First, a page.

Later that night, after the concert, she was lucky enough to have dinner with Guruji and other people. She sat across him. Guruji, still a young, handsome man, was a lovely, kind, caring person, and, although a world-famous artist, he had in him the gentleness, the humbleness and the simplicity of every truly great souls.

He engaged gladly in conversation and appreciated the Italian food he was served. While they were talking, she could smell, lingering in the air, a heavenly scent, not too sweet, slightly spiced and musky, with a hint of black pepper, yet mellow and opulent.

<<What a lovely perfume>>, she couldn’t help saying.

<<Is it this you mean?>>, said Guruji, bringing his wrist closer to her.

<<Indeed it is!>>, she exclaimed. <<What an exquisite scent.>>

He then drew out from his pocket a tiny silver box, and, from the box, a small glass vial with a golden cap, containing some golden oil. He handed it to her. She reached out and opened it carefully, almost with reverence. Guruji’s scent…

Wafts of blissful sensations reached her nostrils and penetrated her brain. She felt swept along with them to a place of happiness and fulfillment. And suddenly the sounds of that sublime music came back to her, the soft translucent matter and shapes Guruji had evoked and moulded on the stage at the dim light of the theatre.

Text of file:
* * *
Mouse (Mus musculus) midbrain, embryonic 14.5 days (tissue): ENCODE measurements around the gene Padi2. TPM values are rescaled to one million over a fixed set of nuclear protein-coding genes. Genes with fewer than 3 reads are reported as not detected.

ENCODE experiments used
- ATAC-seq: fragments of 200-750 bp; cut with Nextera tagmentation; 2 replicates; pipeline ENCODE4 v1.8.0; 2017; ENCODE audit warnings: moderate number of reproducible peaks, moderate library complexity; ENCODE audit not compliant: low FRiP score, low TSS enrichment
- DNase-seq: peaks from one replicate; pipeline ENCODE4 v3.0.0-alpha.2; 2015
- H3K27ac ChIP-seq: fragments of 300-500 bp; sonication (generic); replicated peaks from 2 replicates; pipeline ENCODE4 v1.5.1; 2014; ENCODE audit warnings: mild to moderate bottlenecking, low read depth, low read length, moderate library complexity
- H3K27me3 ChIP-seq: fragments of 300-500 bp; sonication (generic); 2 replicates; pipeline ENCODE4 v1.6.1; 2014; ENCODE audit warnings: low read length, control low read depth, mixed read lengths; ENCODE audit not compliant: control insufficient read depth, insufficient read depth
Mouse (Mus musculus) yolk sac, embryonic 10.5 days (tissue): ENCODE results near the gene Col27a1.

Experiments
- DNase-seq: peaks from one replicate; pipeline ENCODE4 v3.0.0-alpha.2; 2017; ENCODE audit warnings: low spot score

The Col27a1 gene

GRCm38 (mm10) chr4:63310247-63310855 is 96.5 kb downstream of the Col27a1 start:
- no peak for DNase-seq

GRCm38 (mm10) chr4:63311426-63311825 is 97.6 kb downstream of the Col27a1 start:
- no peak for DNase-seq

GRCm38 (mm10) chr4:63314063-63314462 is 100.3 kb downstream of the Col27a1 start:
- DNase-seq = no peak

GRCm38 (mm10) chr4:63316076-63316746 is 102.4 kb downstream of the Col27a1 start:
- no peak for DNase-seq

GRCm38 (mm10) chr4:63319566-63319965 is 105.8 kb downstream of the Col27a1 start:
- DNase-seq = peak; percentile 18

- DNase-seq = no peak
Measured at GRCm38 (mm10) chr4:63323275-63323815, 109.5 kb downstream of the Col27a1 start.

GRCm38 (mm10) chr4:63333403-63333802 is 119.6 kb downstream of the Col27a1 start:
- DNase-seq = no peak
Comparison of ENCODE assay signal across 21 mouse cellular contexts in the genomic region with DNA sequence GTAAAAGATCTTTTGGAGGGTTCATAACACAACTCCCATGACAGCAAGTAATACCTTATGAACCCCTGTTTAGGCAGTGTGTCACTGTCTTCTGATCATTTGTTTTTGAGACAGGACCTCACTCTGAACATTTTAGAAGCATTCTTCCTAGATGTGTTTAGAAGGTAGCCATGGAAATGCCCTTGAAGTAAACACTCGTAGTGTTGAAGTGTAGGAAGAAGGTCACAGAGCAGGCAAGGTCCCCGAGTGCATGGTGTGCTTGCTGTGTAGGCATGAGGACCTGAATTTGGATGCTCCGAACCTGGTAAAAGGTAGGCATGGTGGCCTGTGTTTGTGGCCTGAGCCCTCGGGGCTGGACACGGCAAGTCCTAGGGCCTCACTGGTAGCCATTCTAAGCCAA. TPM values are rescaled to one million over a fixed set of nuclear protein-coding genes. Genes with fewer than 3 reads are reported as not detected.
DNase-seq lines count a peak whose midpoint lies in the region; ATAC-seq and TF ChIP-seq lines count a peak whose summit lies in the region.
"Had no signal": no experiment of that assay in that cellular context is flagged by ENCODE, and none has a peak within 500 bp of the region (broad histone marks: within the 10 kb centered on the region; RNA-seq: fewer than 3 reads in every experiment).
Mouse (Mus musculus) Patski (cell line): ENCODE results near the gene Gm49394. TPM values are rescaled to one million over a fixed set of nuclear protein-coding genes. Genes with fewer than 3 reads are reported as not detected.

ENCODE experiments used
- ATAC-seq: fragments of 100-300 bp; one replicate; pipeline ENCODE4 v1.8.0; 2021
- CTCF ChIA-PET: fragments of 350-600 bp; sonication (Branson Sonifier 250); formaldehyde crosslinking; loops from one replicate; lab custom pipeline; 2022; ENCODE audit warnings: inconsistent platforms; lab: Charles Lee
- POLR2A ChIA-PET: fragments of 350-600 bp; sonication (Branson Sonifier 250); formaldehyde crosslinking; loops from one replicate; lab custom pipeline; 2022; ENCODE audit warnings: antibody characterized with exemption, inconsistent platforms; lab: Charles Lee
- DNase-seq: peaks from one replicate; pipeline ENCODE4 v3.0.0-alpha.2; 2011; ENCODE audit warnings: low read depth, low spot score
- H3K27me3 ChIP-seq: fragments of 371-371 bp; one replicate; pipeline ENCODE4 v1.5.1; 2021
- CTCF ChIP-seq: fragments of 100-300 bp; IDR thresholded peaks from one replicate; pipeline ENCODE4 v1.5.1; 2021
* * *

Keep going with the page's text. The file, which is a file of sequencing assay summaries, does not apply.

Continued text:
<<It’s yours to keep if you like it>>, said Guruji with a smile.

<<Really?? Do you really mean it?>> she asked almost in awe. She couldn’t believe her ears. It was such a great gift, even greater because so spontaneously offered.

She couldn’t find the words to thank him enough. She was moved to the core.

Back home, she did some research online about the shop, whose name was printed on the tiny label. She discovered that it came from the oldest perfume shop in Delhi – Old Delhi actually – founded in 1816, where, in a tiny space crammed with glass and cut crystal bottles of all sizes and shapes and colours, the skilled perfume Masters created their marvellous attars – oil-based perfumes – with fresh flowers, natural ingredients, woods, spices and precious oils. She explored, full of wonder, that fascinating world. Following to a centuries old tradition, they still went around the country, from village to village, in search of  the freshest flowers and plants, which were carefully distilled in copper alembic stills to extracts their essential oils, then adding precious woods like the rare oud, the Gods’ Wood, spices and aromatic resins.

During the 200 years of their history, the perfume masters had prepared exclusive attars for Mughal emperors, royalties and celebrities and still to these days, following the centuries-old tradition, they scrupolously kept the secrets of their art, of their recipes, mixtures and procedures.

Guruji’s attar had been created for him and every time she opened it and inhaled its complex aroma (it was too precious to her to wear it), it evoked that same mystic bliss she had experienced at his concert. Following the wafts of scent emanating from the little bottle, she could go back to that world of music, where invisible became visible, where sounds turned into a translucent, shiny matter, imbued with all the colours of the rainbow, where vision, sounds and imagination could become a liquid, golden substance and melt into a scent that was the secret essence of Guruji’s art itself. Where there was no separation among beings or things and everything was one.